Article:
Posted By Marc Morano – 2:57 PM ET – Marc_Morano@EPW.Senate.Gov
Is the Media’s Environmental Reporting Improving?
USA Today and the Los Angeles Times provided hope today that the media may be turning away from hyping alarmism and platitudes on environmental issues and instead offering the public fair and balanced information. The first hopeful report is from USA Today on the science and politics of listing polar bears under the Endangered Species Act, and the second is an editorial from the Los Angeles Times stripping bare the rhetoric and reality about cap-and-trade legislation.
First, the article in the USA Today presents a very accurate picture of the polar bear and its possible listing on the Endangered Species Act. Reporter Oren Dorell commendably lays out the latest science, politics and cultural impact surrounding the polar bear controversy.
Below are a few excerpts from the USA Today article titled “Polar bears caught in a heated eco-debate.” (LINK):
USA Today Excerpt: Eskimos in Alaska and Canada have joined to stop polar bears from being designated as an endangered species, saying the move threatens their culture and livelihoods by relying on sketchy science for animals that are thriving. Although they say sea ice has melted, some Natives question the accuracy of the most dire predictions of a warming climate in the Northern Hemisphere, and members of the Inuit Circumpolar Council seek evidence that a change would seriously harm the bears. Their stance has put them at loggerheads with a usual ally: environmentalists who say the bears need protection now to survive a warmer climate in the future… The [Endangered Species Act] petition marks the first time a healthy species would be considered at risk under the Endangered Species Act and the first time global warming would be officially labeled a species' main threat. Polar bears have increased from a population of 5,000 in 1972 to between 20,000 and 25,000 today.
This article follows a Senate Environment and Public Works Committee hearing on polar bears on January 30, 2008, where witnesses included Alaskan Arctic ice Geologist and native Alaskan Inupiaq Richard Glenn, who was mentioned in the USA Today article. Read Glenn’s testimony here and see video here. For more information about polar bears, be sure to check out the Senate Minority report on the bears here and see this follow-up report here.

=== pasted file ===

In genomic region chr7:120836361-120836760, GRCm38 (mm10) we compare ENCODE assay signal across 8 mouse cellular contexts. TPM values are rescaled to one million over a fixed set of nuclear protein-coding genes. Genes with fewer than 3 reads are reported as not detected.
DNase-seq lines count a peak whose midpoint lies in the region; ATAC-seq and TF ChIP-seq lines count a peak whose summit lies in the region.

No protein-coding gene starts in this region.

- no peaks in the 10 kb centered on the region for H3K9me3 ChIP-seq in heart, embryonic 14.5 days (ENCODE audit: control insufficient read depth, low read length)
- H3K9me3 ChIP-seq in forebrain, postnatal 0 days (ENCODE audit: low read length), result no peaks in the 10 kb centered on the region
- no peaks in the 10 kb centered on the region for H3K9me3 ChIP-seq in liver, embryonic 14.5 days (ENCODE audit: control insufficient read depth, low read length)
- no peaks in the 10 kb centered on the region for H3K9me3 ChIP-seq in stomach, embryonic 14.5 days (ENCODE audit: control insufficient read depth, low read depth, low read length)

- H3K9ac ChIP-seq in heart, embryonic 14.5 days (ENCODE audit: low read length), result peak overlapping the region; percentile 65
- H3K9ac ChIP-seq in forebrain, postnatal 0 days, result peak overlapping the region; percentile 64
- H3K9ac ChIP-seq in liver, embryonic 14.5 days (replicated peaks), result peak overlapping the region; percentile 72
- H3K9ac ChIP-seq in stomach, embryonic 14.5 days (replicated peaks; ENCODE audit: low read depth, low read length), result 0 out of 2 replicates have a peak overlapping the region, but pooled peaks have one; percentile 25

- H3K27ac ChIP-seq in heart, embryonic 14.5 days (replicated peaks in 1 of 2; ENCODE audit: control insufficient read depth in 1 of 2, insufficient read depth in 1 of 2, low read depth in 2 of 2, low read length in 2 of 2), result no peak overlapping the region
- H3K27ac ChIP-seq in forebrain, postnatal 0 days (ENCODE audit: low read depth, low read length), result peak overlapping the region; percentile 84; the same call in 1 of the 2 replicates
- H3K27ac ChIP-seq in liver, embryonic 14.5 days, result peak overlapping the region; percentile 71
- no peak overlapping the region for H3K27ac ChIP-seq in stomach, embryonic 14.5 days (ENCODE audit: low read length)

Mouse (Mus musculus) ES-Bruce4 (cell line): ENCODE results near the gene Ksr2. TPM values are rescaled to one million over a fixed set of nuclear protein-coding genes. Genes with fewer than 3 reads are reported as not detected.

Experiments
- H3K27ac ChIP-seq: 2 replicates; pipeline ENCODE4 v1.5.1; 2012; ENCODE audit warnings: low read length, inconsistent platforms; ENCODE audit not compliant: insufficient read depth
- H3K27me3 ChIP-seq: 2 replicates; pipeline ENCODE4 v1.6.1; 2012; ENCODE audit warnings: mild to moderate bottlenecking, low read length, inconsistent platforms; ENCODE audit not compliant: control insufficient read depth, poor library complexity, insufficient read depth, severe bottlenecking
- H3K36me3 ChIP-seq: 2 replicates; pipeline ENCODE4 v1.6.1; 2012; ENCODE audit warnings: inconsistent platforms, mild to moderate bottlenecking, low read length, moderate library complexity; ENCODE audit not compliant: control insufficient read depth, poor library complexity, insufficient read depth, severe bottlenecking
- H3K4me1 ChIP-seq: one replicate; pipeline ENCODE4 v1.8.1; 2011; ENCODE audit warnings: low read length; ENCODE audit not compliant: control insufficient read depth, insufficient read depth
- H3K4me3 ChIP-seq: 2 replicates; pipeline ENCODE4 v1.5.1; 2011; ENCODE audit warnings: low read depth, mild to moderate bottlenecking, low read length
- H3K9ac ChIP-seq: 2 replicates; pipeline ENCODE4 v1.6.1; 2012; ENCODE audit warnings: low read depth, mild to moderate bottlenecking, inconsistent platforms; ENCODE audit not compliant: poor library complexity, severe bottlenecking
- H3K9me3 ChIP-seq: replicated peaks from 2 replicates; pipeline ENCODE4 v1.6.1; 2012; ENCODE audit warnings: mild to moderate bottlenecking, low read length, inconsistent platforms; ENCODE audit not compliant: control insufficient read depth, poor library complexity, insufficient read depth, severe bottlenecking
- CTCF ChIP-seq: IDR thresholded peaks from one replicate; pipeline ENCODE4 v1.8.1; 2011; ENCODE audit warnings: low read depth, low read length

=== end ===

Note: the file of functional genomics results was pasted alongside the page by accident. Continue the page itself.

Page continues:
The USA Today article concluded:
Willie Soon, an astrophysicist at the Harvard Smithsonian Center for Astrophysics, said far too few data were used to make predictions about both climate change and polar bear behavior and populations. "We looked at historical studies. The first thing you notice is the whole climatic system undergoes huge fluctuation," Soon said. Over the possibly 200,000 years the polar bear has existed as a species, it has survived "very harsh conditions" of extreme cold, such as ice ages, and warmth, such as the last interglacial period, 100,000 to 110,000 years ago, Soon said. - To read complete USA Today article see here.
In an editorial titled “California's cap-and-trade won't work,” the paper noted that California “has committed to cut its greenhouse gases 25% by 2020, and electricity generation is the state's second-biggest source of greenhouse emissions after the transportation sector.”
The paper then bluntly describes the potential impact of these efforts.
To spur the needed changes, regulators are designing a cap-and-trade program, in which carbon emissions are capped and power generators can trade carbon credits -- permits to pollute -- among themselves. This is a staggeringly complex undertaking that will once again create opportunities for dishonest traders to manipulate the market. In other words, unless the cap-and-trade program is designed extraordinarily well, we could be looking at deregulation déjá vu. And the consequences won't just be higher power bills. If California, which leads the country in addressing the threat of global warming, gets this program wrong, it could discredit efforts to fight the problem nationwide, if not worldwide. [...] To sum up: Carbon-trading markets are easy to manipulate and produce volatile energy prices, and the political influence of business and other lobbies can skew the system to produce unfair outcomes.
The paper further declared that cap-and-trade legislation:
“won't work in California, because from 22% to 32% of our power is generated out of state, and California can't regulate plants outside its borders. Moreover, those out-of-state plants tend to be much dirtier than local ones.”
The editorial concluded:
Carbon taxes are a simpler, harder to manipulate and less economically damaging way to make polluters pay the costs of their environmental damage than cap and trade. Yet because taxes have so little political support, California regulators are charging ahead with a far riskier strategy, which has never been tested. Cap and trade stands a decent chance of working at the national level, where individual power plants could be regulated regardless of which state they're in, but California will be asking for trouble if it imposes a statewide program.
To read complete editorial see here.
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